Weight-loss advertising tends to target people ready, willing and able to pay for diet programs, special meals or gym memberships. But it's those who live below the poverty line who are more likely to be overweight or obese.
When it comes to weight-loss for the poor, it turns out that it's more than just cash-flow that stands in the way. A new study in the American Journal of Preventive Medicine by researchers from Concordia University shows that those who struggle the most financially also are less likely to constructively battle the bulge through exercise, drinking water, or reducing fat or sweets compared to those in the highest income bracket.
"The message of how to lose weight according to national guidelines may not resonate with those who struggle to pay their bills," says Lisa Kakinami, a researcher with Concordia University's PERFORM Centre and the lead author on the study.
Rather than switch up their dietary habits or pursue an exercise routine, lower-income individuals are more inclined to pop diet pills —which may be counterproductive in the long run. But even the strategies that are essentially free hold little appeal as an alternative approach.
"Certain methods can be pursued no matter where you are, but the inclination to reduce fat or sweets, exercise or drink more water was lesser in lower-income households compared to the highest-income households," says Kakinami, who is also a professor in Concordia's Department of Mathematics and Statistics.
Despite a decent awareness level by the study's participants about these basic weight-loss tactics, following through on them remains a different matter, especially for those hovering around or below the poverty line.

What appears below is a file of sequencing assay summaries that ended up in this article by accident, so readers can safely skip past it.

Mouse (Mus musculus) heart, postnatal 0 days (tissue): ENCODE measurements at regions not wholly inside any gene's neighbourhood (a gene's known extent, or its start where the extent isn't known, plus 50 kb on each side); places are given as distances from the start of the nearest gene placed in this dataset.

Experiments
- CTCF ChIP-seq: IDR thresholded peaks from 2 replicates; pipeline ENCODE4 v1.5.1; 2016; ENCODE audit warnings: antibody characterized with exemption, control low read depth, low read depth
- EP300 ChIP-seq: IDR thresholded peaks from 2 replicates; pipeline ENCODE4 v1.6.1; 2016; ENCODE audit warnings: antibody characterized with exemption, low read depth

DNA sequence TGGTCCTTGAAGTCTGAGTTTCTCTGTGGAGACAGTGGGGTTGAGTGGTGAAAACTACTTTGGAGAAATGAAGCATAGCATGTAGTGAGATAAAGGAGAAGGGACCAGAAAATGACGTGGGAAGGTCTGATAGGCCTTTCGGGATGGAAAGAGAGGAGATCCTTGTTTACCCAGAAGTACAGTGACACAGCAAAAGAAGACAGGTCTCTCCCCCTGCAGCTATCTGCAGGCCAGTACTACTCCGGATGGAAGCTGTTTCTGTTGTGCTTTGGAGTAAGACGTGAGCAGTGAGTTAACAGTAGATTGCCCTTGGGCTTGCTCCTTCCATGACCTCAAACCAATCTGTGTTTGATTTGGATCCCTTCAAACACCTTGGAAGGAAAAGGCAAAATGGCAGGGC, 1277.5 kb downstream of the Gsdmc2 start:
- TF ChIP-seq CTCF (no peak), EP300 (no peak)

Rather, the preference is toward methods that provide the feeling of instant results—which end up being harmful in the long run, if they work at all. Strategies used by younger Americans raised in poorer households were particularly inconsistent with national guidelines as they were less likely than young Americans from the highest income households to exercise, but were more likely to fast or skip meals instead.
Regardless, the findings derived from data gathered from the over 8,800 participants in the National Health and Nutrition Examination Study point to an ongoing message gap, as the widespread pursuit of the quickest possible fix has done nothing to reduce obesity levels.
And those who can't afford the more advanced methods of nutrition or fitness management face more drastic consequences on the rebound.
Certainly, the volume of research into obesity has not been enough to reverse the trend. Kakinami is among the academics who want their work to influence a public health revolution.
"Perhaps all the studies that have been done about weight are becoming muddled in people's minds," she says. "Maybe it's time to take a step back and evaluate what people know and understand about obesity and weight-loss."
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